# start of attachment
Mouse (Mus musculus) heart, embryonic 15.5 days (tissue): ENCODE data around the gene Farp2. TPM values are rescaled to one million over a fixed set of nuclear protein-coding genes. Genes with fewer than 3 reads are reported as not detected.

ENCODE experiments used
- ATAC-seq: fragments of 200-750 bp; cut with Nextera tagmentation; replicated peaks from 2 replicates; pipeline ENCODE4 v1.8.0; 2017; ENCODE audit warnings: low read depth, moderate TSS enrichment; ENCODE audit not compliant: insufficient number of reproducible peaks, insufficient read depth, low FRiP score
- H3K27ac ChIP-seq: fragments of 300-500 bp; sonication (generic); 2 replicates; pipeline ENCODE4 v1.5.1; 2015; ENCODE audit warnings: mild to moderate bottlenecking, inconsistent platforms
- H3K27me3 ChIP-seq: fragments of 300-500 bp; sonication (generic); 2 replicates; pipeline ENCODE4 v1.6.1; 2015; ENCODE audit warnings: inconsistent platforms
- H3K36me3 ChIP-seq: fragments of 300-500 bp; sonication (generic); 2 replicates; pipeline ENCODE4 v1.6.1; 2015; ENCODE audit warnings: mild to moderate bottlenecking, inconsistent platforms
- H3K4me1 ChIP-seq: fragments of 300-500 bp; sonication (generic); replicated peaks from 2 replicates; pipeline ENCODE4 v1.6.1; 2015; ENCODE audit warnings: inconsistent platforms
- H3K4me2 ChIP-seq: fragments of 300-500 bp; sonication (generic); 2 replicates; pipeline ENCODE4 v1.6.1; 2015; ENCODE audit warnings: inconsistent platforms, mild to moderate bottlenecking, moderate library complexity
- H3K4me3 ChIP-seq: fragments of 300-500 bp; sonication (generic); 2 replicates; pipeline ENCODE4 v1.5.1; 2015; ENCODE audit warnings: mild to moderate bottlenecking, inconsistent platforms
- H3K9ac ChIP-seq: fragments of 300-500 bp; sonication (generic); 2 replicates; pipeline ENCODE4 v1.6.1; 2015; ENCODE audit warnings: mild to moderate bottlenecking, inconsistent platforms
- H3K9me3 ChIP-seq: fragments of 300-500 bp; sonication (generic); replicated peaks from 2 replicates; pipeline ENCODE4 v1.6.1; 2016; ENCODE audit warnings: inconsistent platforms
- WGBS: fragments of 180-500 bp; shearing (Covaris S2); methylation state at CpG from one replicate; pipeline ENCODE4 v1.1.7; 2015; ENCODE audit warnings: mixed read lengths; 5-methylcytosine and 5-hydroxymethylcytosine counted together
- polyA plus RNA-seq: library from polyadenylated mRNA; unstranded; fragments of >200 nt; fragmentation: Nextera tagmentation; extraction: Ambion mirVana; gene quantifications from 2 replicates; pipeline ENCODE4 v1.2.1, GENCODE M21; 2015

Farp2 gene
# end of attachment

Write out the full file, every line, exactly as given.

Mouse (Mus musculus) heart, embryonic 15.5 days (tissue): ENCODE data around the gene Farp2. TPM values are rescaled to one million over a fixed set of nuclear protein-coding genes. Genes with fewer than 3 reads are reported as not detected.

ENCODE experiments used
- ATAC-seq: fragments of 200-750 bp; cut with Nextera tagmentation; replicated peaks from 2 replicates; pipeline ENCODE4 v1.8.0; 2017; ENCODE audit warnings: low read depth, moderate TSS enrichment; ENCODE audit not compliant: insufficient number of reproducible peaks, insufficient read depth, low FRiP score
- H3K27ac ChIP-seq: fragments of 300-500 bp; sonication (generic); 2 replicates; pipeline ENCODE4 v1.5.1; 2015; ENCODE audit warnings: mild to moderate bottlenecking, inconsistent platforms
- H3K27me3 ChIP-seq: fragments of 300-500 bp; sonication (generic); 2 replicates; pipeline ENCODE4 v1.6.1; 2015; ENCODE audit warnings: inconsistent platforms
- H3K36me3 ChIP-seq: fragments of 300-500 bp; sonication (generic); 2 replicates; pipeline ENCODE4 v1.6.1; 2015; ENCODE audit warnings: mild to moderate bottlenecking, inconsistent platforms
- H3K4me1 ChIP-seq: fragments of 300-500 bp; sonication (generic); replicated peaks from 2 replicates; pipeline ENCODE4 v1.6.1; 2015; ENCODE audit warnings: inconsistent platforms
- H3K4me2 ChIP-seq: fragments of 300-500 bp; sonication (generic); 2 replicates; pipeline ENCODE4 v1.6.1; 2015; ENCODE audit warnings: inconsistent platforms, mild to moderate bottlenecking, moderate library complexity
- H3K4me3 ChIP-seq: fragments of 300-500 bp; sonication (generic); 2 replicates; pipeline ENCODE4 v1.5.1; 2015; ENCODE audit warnings: mild to moderate bottlenecking, inconsistent platforms
- H3K9ac ChIP-seq: fragments of 300-500 bp; sonication (generic); 2 replicates; pipeline ENCODE4 v1.6.1; 2015; ENCODE audit warnings: mild to moderate bottlenecking, inconsistent platforms
- H3K9me3 ChIP-seq: fragments of 300-500 bp; sonication (generic); replicated peaks from 2 replicates; pipeline ENCODE4 v1.6.1; 2016; ENCODE audit warnings: inconsistent platforms
- WGBS: fragments of 180-500 bp; shearing (Covaris S2); methylation state at CpG from one replicate; pipeline ENCODE4 v1.1.7; 2015; ENCODE audit warnings: mixed read lengths; 5-methylcytosine and 5-hydroxymethylcytosine counted together
- polyA plus RNA-seq: library from polyadenylated mRNA; unstranded; fragments of >200 nt; fragmentation: Nextera tagmentation; extraction: Ambion mirVana; gene quantifications from 2 replicates; pipeline ENCODE4 v1.2.1, GENCODE M21; 2015

Farp2 gene